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Norway Maple vs Sugar Maple

These plants are often confused due to similarity in leaf shape and occurrence in the same habitat; they are easily distinguished by samaras, flowers, mature tree bark, buds, or the presence/absence of milky sap. Leaf shape can be distinguished, but is best supplemented by other cues. Although there is much overlap in habitat, Norway maple is found on a broader range of sites, including disturbed habitats, whereas sugar maple is more limited to rich, mesic sites.

Norway Maple (Acer platanoides)

Sugar Maple (Acer saccharum)

A shade-tolerant tree native to Europe and Western Asia. Widely used as a landscape plant, and has become invasive in North America in the mid-Atlantic, Midwest, and Pacific Northwest.
A shade-tolerant deciduous tree of the northeast, often associated with climax communities on rich, mesic sites.
Broader-based leaves 5-7-lobed. Side lobes usually extend as wide or wider than front 3 lobes. Front 3 lobes often wider at the base.
Photo © Andrew Conboy, CC BY 4.0.
Leaves 5-lobed. Side lobes usually greatly diminished, much less wide than diagonal front-side lobes. Front 3 lobes often widen towards the tip.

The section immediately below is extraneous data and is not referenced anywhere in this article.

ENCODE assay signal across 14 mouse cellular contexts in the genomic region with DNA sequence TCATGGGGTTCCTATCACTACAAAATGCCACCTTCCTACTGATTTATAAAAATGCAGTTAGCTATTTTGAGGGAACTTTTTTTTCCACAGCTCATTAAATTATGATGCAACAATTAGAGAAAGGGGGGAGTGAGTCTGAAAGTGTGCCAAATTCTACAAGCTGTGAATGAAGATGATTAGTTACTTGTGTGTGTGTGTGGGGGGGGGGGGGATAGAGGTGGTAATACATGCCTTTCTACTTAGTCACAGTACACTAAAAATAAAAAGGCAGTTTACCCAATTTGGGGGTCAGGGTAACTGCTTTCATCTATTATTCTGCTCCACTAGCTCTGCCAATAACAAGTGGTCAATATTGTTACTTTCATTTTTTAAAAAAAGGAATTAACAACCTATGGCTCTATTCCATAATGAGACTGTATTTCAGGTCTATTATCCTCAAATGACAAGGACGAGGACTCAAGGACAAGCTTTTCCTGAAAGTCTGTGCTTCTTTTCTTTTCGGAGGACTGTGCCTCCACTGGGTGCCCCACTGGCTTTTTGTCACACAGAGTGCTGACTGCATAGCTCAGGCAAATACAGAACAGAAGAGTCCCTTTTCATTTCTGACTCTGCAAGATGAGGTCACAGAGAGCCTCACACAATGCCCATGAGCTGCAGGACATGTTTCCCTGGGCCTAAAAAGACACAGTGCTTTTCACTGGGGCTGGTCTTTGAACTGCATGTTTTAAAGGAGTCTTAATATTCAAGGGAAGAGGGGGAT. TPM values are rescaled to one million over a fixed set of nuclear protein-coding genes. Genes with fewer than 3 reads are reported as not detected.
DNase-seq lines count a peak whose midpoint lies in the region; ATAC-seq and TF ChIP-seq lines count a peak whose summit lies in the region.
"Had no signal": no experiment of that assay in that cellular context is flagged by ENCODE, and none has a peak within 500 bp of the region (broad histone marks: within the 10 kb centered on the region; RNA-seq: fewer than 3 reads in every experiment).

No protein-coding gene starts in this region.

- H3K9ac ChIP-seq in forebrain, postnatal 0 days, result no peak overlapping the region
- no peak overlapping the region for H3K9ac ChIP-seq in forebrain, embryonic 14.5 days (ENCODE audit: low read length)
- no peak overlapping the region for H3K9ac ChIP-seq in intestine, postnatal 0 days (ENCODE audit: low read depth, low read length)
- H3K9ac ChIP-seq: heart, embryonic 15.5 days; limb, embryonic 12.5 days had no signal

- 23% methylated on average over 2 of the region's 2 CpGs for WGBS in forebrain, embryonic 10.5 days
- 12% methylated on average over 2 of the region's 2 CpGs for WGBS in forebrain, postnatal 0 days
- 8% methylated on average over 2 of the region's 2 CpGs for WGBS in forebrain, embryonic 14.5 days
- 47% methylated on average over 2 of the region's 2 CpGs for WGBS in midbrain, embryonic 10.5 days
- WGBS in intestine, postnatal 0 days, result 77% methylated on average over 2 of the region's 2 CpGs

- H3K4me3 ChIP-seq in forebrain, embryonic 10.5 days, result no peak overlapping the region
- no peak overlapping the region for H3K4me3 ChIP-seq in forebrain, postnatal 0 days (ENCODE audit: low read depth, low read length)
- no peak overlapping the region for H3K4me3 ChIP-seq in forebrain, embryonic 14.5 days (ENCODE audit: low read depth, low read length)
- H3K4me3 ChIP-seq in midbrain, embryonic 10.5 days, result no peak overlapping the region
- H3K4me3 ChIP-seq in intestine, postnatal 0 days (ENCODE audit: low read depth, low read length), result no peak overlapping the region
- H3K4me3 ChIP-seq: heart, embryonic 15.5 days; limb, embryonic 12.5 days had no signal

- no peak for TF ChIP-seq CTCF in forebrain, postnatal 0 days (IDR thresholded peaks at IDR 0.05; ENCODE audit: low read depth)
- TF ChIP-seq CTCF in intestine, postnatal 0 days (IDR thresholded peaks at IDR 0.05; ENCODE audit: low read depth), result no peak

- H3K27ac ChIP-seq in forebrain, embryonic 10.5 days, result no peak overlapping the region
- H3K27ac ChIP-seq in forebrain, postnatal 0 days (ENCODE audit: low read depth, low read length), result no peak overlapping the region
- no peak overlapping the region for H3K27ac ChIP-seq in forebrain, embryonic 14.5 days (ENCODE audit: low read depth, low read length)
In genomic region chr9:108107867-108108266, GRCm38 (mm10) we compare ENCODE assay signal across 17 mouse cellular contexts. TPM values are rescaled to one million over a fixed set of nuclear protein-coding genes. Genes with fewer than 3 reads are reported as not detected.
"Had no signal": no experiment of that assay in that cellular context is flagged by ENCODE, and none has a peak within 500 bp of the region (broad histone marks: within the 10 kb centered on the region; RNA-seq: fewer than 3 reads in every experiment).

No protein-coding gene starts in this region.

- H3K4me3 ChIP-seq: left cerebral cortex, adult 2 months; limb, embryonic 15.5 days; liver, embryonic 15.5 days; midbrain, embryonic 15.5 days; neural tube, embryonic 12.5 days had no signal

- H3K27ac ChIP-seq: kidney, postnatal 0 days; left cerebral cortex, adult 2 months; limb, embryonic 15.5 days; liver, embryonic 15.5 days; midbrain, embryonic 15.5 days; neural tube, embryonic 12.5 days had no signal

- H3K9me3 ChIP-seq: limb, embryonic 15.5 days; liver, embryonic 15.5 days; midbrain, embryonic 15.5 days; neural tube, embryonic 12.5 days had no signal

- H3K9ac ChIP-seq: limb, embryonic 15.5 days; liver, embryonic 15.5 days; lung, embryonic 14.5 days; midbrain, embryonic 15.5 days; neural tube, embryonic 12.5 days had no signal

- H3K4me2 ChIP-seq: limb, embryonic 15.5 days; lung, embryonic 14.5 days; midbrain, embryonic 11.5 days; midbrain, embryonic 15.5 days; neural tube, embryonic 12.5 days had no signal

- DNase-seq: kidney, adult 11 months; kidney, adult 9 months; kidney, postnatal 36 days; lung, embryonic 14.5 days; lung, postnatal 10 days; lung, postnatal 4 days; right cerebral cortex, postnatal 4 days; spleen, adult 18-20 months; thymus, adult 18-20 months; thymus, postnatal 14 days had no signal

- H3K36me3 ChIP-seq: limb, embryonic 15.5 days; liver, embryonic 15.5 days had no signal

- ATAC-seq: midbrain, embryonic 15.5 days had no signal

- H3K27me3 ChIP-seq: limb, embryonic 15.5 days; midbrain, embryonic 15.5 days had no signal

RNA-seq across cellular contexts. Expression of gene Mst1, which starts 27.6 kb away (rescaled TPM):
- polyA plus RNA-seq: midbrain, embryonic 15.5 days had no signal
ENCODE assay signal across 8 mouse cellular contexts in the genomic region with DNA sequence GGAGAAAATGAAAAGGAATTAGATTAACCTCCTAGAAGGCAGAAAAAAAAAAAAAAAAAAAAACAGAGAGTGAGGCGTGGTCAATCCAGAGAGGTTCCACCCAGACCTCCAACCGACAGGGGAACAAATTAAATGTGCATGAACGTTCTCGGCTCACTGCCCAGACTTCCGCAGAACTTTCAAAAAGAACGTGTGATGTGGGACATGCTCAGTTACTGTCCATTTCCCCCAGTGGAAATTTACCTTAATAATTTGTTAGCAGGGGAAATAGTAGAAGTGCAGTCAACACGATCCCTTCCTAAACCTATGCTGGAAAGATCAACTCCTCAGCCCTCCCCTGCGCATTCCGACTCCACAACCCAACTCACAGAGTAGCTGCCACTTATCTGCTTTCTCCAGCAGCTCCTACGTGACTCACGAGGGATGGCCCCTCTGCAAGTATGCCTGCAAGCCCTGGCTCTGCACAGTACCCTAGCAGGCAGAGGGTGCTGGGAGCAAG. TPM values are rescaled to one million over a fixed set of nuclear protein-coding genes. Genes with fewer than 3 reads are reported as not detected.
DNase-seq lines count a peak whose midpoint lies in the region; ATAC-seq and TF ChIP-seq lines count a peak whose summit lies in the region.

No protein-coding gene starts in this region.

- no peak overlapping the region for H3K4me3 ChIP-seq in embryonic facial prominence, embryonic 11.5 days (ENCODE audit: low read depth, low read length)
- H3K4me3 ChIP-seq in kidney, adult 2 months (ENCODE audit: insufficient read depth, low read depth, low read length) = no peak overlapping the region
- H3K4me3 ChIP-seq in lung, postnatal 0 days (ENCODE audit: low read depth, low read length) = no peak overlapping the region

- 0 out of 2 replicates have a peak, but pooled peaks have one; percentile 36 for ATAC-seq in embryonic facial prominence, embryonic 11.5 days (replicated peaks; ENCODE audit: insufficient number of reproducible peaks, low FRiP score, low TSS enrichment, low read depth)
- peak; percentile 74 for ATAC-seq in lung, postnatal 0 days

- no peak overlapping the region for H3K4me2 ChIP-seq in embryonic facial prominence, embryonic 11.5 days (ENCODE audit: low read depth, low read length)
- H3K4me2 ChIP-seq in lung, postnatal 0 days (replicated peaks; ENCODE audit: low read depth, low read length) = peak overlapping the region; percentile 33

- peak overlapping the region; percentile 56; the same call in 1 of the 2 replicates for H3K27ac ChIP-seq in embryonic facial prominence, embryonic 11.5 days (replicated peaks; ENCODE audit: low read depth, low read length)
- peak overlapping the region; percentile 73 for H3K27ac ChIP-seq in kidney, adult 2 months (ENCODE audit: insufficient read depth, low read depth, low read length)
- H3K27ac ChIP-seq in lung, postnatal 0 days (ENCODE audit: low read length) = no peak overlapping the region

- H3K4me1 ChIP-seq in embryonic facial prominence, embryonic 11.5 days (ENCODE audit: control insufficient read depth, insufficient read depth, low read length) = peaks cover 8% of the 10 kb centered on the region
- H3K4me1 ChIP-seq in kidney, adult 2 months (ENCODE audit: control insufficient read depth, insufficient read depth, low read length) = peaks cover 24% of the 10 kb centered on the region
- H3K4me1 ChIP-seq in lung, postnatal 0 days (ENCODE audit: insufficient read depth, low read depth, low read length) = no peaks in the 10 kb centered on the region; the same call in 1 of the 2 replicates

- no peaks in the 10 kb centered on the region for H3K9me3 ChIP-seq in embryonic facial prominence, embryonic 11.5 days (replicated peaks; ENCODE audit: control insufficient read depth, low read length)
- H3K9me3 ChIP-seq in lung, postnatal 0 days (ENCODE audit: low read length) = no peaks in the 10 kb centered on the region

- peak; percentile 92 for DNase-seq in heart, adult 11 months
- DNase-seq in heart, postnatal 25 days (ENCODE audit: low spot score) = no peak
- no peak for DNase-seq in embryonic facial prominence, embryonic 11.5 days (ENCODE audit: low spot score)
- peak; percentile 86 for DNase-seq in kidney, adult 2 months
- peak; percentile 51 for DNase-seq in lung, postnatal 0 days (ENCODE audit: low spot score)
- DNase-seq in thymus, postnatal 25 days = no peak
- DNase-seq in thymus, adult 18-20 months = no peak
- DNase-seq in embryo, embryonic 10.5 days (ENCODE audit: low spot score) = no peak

Photo © Yann Kemper, Public Domain.
Samaras spread more horizontally when hanging. Seed very flat.
Photo © Andrew Conboy, CC BY 4.0.
Samaras more downward-oriented when hanging. Seed round and not flat.
Photo © Rob Foster, CC BY 4.0.
Bark of mature trees has fine, regularly-spaced ridges.
Photo © Katja Schulz, CC BY 4.0.
Bark variable, but more irregular on mature trees, often with larger, coarser ridges.
Photo © Katja Schulz, CC BY 4.0.
Terminal buds larger, reddish-brown, rounded or blunt-tipped, usually only 3-4 pairs of bud scales visible.
Photo © Quinten Wiegersma, CC BY 4.0.
Terminal buds smaller, brown, sharply pointed, 4-8 pairs of bud scales visible.
Photo © Quinten Wiegersma, CC BY 4.0.
Flowers in upright, rounded clusters.
Photo © Katja Schulz, CC BY 4.0.
Flowers in drooping clusters.
Photo © Christine McAnlis, CC BY 4.0.
Leaf stalks exude a milky sap if cut or plucked.
Photo © Michael Ellis, CC BY 4.0.
Lacks milky sap.
Photo © , .
Autumn color usually yellow. Less often red. Leaves change color late and are often retained longer on tree.
Photo © Katja Schulz, CC BY 4.0.
Autumn color variable but often includes oranges and reds. Usually starts changing color earlier.
Photo © Tanja Miloti?, Public Domain.
Purple-leaf cultivars are widely planted, which retain a dark purple color during the growing season. Their offspring may retain some purple-bronze color.
Photo © miquelon, CC BY 4.0.
Leaves always green during growing season. Occasionally foliage will be reddish when leafing out.
Photo © Joanne Redwood, Public Domain.